David Bazan - Strange Negotations (Cover Artwork)
Staff Review

David Bazan

Strange Negotations (2011)


After years of working under monikers like Pedro the Lion and Headphones, David Bazan's 2009 disc Curse Your Branches was a great solo debut. It tackled some incredibly difficult subjects (religion, alcoholism, and pedophilia, among others) in an earnest and intelligent way, and was one of Bazan's most consistent releases in a pretty prolific career. Unfortunately, Strange Negotiations is something of a step backward for Bazan, an uneven disc that has its fair share of duds to go along with the small number of great tracks on the disc.

There are great tracks to be found on Strange Negotiations, perhaps more than the score lets on. The opening and closing tracks serve as great end pieces to frame the disc, and the title track manages to keep its entire six minutes entertaining with its steady rhythm and poignant lyrics. In the middle of the disc, "People" is sure to be a fan favourite, juxtaposing soft verses with a soaring, extremely catchy chorus.

The track that deserves the most attention, though, is "Virginia", a tragic song about a friend of Bazan's who died too young. As it happened during his Christian years, Bazan recounts how he and his friends became worried about whether the friend would be going to heaven or hell upon death. Bazan perhaps alludes to his new perspective on faith when he sings "You smiled at us, floating high above the question. Like you knew something that we didn't know." What really makes the track shine is how, despite its sparse instrumentation, Bazan's rich voice manages to make what could otherwise be a bland track into an unforgettable, haunting song.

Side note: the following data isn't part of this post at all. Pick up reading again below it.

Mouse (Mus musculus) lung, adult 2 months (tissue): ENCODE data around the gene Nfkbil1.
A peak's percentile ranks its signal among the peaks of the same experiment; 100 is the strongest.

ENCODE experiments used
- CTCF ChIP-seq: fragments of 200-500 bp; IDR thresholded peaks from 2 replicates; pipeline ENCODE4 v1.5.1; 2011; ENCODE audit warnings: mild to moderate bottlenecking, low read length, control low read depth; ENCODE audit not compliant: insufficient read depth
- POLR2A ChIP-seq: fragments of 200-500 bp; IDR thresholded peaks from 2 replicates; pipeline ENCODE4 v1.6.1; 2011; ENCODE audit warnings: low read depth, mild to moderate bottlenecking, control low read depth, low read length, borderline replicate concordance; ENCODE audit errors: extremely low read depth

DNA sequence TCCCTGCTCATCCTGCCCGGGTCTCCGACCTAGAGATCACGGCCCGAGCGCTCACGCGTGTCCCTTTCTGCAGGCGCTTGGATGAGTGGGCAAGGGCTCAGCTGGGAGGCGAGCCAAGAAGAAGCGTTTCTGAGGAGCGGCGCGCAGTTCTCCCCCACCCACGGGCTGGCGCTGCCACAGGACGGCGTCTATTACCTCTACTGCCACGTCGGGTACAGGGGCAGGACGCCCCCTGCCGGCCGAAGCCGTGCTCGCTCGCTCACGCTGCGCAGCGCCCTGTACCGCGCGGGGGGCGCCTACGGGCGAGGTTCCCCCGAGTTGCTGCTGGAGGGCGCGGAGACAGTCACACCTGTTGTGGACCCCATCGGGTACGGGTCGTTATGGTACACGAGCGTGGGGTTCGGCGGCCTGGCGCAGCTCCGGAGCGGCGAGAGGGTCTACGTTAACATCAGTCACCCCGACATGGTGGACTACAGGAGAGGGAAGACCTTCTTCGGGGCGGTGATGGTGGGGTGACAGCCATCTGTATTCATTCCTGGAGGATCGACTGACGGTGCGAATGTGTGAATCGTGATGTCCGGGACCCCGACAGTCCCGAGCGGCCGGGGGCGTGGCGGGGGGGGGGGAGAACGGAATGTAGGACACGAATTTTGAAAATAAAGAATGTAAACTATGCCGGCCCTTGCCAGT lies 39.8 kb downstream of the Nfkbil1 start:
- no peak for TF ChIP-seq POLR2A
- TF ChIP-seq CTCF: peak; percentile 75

There are, however, songs that Bazan's voice just can't rescue. "Future Past", in particular, is a struggle to listen to as the song simply trudges along at an unbearably slow clip, while Bazan stretches out his voice so that it takes him 40 seconds to sing "Dig my new solution for harnessing depravity. We'll give everyone shotguns and cloaks of anonymity." It's simply too slow to be engaging.

Even though there are more hits than misses here, there are enough misses to drag the whole disc down. Strange Negotiations lacks the consistency of Curse Your Branches, and the result is a disappointment in Bazan's otherwise solid catalog.